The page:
Since it has become increasingly evident that VulcanForms has fumbled its valuation, investors have reportedly reduced their promotional activities for the company, signaling a potential decrease in investor confidence.
The Road Ahead
While the company’s valuation and initial capital were promising, the failure to turn potential into performance has cost VulcanForms dearly. The former employee suggests that with significant changes in management and an intense focus on product development, the company could reach operational effectiveness numbers currently considered positive in the additive manufacturing world.
Despite the hurdles, all might not be lost for VulcanForms. The challenges it faces, although severe, are not insurmountable. With some fundamental shifts in leadership, VulcanForms could still fulfill its initial promise. But as it stands now, the company is a cautionary tale of how even the most promising startups can stumble if they overreach before they’re ready to deliver.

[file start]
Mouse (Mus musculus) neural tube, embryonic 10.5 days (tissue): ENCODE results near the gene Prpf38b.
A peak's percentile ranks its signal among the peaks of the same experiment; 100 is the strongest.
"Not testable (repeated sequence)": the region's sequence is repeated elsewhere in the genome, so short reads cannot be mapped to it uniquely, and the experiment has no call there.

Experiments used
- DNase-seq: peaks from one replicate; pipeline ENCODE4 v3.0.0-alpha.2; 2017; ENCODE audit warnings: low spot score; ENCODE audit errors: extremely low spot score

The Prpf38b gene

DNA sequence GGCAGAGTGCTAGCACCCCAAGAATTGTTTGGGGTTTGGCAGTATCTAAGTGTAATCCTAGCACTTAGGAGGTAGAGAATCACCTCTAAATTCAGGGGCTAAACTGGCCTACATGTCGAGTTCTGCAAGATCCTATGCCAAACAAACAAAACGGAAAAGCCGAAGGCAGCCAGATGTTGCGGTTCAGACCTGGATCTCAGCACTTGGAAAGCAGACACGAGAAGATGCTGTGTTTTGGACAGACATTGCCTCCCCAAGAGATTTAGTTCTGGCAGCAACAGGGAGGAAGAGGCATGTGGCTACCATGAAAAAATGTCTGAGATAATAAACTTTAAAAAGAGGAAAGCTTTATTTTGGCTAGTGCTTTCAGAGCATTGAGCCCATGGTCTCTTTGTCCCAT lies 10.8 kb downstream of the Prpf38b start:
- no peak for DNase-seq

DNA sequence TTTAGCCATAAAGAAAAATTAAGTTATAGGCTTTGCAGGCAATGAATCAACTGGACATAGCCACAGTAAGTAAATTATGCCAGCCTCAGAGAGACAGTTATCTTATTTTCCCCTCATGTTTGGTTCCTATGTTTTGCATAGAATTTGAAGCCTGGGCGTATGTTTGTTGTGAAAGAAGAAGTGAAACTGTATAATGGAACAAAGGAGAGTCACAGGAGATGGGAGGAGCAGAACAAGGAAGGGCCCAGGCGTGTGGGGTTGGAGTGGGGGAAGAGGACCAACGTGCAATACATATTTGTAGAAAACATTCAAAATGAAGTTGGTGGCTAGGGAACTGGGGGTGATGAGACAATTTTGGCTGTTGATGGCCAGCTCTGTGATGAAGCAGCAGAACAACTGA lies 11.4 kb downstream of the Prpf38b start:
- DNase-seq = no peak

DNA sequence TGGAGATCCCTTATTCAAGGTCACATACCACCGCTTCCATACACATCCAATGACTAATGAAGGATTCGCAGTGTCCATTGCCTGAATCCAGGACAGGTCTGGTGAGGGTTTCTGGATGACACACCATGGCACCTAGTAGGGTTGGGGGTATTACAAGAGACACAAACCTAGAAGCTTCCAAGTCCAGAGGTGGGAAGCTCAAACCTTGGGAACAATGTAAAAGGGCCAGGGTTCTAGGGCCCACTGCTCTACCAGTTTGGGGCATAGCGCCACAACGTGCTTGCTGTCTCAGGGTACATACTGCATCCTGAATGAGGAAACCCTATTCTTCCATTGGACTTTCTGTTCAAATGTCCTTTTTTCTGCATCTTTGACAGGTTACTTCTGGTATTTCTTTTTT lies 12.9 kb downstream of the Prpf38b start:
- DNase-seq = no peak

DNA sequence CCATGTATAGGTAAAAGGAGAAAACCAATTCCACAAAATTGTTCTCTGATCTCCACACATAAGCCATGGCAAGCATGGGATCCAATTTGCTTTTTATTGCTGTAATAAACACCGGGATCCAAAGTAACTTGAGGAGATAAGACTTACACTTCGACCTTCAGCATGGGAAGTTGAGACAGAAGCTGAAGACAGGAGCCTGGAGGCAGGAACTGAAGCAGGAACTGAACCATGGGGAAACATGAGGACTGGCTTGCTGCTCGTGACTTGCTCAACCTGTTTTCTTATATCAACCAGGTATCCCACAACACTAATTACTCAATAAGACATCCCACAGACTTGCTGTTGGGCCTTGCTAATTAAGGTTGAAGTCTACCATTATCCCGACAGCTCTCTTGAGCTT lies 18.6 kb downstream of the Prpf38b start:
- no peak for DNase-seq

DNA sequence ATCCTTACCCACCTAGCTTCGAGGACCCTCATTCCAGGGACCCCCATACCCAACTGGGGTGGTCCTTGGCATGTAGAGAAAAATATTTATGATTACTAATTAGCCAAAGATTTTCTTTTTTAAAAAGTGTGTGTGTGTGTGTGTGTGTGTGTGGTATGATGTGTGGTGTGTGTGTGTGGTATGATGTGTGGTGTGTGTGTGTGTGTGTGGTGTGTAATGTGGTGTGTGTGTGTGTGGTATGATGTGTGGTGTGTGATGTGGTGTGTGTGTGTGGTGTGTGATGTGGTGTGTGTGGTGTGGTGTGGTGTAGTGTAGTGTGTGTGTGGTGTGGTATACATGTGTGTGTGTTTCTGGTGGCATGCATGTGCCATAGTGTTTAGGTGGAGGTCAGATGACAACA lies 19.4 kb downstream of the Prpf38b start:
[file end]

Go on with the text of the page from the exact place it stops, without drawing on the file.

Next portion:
According to the former employee, the company made one round of layoffs earlier this year and has shed at least one facility. With further possible layoffs looming and facilities closing, the coming months will be crucial for VulcanForms.
Given the promise of this LPBF company, the case raises questions about other startups frequently lumped into a similar market category. Seurat and Freeform both claim to have developed high-throughput metal LPBF technologies, but their progress is not exactly clear. It may be that they are able to forge ahead where VulcanForms tripped.
On the other hand, we may learn that the model being pursued by more traditional LPBF manufacturers, like SLM Solutions, is to load up a machine with lasers to increase productivity. Yet another possibility is that there are other companies out there, possibly in China, that may be executing their own versions of VulcanForms’ technology that could rise to ascendancy.
It is not yet over for VulcanForms. We have to ask, will the company manage to right its course, or will it become another startup that flew too close to the sun? Only time will tell.
We have reached out to the company for comment and will update the article accordingly.